Repression and Desire: The Sexual Politics of Islam
Monday, 2 September 2002
The Women's Studies Centre at NUI, Galway will hold its Annual Lecture at 8.00.p.m., on Thursday, 12 September 2002, in the Ó Tnúthail Theatre, Arts Millennium Building, NUI, Galway. Guest speaker will be Lara Marlowe, Irish Times correspondent, who will recount her experiences working in an often sexist Islamic world, and assess the causes of the subjugation of Muslim women. The lecture is open to the public and all are welcome to attend.
In Nigeria last March, Islamic Law was used to justify a death sentence for adultery against an illiterate woman who bore her ex-husband s daughter. Safiya Husseini was pardoned after an international outcry. There was never any question of punishing the ex-husband..
For Saudi women, a recent report by Amnesty International notes that torture is "a nightmare haunting them everywhere, including in the sanctity of the home where it takes place at the hands of their husbands or in the case of foreign domestic workers, their employers".
For much of the past two decades, Irish Times correspondent Lara Marlowe has worked as a journalist in Muslim countries. In Afghanistan last year, she saw a woman squat on the ground and cringe when spoken to. Afghan men refused to divulge the first names of women, which can be known only by close male relatives.
In Saudi Arabia too, Marlowe met women reduced to the status of chattel by their male owners . In Algeria, where the ten year-old civil war continues, women have been raped by security forces and kidnapped by Islamist rebels who claim Allah gives them the right to enslave women.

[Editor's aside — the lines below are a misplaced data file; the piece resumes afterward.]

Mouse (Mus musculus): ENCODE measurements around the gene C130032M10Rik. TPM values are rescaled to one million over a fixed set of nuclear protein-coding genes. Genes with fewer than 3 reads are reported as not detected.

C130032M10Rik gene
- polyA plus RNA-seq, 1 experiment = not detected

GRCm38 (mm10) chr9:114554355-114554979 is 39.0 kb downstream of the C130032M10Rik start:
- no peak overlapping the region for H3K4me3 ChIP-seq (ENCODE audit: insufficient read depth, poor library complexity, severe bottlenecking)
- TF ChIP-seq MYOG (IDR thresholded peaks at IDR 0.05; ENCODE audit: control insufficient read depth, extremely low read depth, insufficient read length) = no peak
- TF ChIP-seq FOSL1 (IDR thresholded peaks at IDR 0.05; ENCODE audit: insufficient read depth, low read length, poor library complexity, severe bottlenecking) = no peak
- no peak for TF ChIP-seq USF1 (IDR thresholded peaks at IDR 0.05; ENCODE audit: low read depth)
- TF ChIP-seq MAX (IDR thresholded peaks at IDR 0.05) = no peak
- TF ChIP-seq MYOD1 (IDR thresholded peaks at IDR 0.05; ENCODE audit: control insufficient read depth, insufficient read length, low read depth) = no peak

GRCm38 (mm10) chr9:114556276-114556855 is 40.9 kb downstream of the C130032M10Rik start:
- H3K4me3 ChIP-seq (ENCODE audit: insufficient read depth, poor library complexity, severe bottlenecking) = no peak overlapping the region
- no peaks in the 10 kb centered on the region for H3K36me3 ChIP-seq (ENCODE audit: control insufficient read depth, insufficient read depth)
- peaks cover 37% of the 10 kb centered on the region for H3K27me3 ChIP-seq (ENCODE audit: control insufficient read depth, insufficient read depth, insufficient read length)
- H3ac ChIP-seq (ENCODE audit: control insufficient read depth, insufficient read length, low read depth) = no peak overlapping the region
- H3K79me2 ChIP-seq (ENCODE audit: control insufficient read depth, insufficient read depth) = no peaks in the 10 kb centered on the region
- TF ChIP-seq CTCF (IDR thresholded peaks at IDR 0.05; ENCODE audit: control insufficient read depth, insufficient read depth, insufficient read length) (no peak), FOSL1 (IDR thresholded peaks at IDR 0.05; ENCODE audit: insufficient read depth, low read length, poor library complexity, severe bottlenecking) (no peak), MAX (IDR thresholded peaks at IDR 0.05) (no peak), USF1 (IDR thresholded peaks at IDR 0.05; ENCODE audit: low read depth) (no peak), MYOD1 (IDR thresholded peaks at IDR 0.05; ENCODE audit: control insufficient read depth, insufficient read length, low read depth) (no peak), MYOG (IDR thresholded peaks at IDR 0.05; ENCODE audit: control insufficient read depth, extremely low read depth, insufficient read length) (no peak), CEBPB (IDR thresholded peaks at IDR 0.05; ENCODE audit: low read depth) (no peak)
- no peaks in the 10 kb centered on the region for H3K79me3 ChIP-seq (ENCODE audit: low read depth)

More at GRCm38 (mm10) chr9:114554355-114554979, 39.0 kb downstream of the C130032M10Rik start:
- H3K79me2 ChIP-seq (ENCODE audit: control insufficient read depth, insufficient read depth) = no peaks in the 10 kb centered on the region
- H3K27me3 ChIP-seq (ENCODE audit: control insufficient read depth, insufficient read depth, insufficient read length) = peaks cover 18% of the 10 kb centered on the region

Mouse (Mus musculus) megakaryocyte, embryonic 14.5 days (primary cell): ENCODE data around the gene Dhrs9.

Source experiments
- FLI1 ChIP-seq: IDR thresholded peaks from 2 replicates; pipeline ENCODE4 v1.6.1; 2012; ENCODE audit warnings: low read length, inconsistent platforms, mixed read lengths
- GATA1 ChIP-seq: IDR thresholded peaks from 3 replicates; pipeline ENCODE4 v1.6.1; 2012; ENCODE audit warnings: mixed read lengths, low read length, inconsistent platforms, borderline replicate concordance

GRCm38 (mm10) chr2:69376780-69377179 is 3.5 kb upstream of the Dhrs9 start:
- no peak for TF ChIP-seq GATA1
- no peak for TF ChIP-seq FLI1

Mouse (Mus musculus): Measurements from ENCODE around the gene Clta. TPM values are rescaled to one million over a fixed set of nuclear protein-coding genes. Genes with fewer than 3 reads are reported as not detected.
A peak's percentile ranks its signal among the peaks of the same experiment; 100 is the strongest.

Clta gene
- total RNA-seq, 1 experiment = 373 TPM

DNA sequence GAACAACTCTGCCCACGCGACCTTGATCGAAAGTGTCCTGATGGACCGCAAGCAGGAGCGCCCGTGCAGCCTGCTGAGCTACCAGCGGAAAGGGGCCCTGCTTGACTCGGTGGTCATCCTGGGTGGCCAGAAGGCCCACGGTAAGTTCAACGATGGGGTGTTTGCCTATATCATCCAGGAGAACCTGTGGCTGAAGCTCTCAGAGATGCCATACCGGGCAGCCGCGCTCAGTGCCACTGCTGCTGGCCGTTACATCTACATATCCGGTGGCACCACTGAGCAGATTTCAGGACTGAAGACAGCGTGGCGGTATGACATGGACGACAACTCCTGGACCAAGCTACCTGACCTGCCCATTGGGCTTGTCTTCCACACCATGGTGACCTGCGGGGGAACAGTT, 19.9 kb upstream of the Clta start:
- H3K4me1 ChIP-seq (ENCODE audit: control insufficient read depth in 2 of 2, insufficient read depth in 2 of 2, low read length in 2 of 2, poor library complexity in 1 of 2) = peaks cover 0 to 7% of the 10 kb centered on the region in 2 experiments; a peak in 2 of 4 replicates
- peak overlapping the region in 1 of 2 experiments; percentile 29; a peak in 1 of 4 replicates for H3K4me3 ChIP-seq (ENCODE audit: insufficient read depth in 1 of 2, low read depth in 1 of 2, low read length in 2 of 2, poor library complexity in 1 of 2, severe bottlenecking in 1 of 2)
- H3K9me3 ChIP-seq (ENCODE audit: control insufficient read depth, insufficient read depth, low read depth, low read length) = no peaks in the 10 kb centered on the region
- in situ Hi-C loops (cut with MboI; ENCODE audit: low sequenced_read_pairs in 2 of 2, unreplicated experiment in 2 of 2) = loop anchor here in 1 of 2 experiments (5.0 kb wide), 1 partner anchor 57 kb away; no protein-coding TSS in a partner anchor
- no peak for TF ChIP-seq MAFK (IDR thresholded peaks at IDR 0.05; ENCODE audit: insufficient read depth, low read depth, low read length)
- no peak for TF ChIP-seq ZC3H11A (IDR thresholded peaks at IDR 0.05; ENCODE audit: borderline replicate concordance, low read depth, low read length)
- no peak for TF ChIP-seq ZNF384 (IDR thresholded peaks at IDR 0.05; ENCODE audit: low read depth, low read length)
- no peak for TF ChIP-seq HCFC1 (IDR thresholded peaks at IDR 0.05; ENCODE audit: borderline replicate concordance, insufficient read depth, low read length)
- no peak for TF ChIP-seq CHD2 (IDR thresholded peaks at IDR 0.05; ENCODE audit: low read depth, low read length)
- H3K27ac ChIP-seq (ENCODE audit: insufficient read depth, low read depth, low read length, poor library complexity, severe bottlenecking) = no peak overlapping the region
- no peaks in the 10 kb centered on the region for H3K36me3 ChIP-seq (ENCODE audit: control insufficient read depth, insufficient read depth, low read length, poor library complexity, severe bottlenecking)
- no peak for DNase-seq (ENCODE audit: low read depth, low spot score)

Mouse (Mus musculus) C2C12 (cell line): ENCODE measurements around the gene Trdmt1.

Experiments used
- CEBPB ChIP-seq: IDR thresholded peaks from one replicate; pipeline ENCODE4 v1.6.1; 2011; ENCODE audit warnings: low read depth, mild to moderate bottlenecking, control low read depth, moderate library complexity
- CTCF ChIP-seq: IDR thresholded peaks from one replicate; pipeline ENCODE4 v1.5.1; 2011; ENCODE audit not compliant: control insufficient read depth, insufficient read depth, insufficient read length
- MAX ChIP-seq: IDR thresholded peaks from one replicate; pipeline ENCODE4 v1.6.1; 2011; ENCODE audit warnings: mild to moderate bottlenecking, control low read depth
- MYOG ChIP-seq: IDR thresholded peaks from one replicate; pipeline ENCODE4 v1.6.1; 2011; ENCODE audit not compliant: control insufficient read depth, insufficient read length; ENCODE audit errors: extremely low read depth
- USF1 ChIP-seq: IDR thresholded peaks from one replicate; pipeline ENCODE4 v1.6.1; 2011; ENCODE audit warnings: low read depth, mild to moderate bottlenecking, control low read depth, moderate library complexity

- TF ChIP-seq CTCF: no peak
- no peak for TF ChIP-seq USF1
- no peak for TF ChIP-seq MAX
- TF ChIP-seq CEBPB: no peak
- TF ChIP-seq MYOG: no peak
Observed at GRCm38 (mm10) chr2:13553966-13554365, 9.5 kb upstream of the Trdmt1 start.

Is Islam inherently sexist? Or are abuses like those mentioned above the result of tribalism, ignorance and despotism? Some theologians claim the advent of Shari a actually improved the fate of women, and that Islam advocates equality of the sexes. To what extent is this true, and why is it so often distorted in practice?
"Almighty God created sexual desire in ten parts," Mohamed s son-in-law Ali ibn Taleb, the first Shi ite leader, wrote. "Then he gave nine parts to women and one to men." Muslim theologians advocate the segregation of men and women because they believe desire is a force so powerful that the faithful must be protected from it. The veiling of women is the most obvious manifestation of this distrust of female sexuality.
Muslim women often accuse westerners of being obsessed with the hijab, or Islamic dress code. But has the West imposed another kind of dictatorship on women, one of perfect figures and eternal youth - as the Moroccan Muslim feminist Fatima Mernissi insists? "What good are Western women s diplomas and intelligence, if physical beauty is considered the supreme value for her sex?" Mernissi asks.
Information from: Máire Mhic Uidhir, Press Officer, NUI, Galway. Tel. 091 750418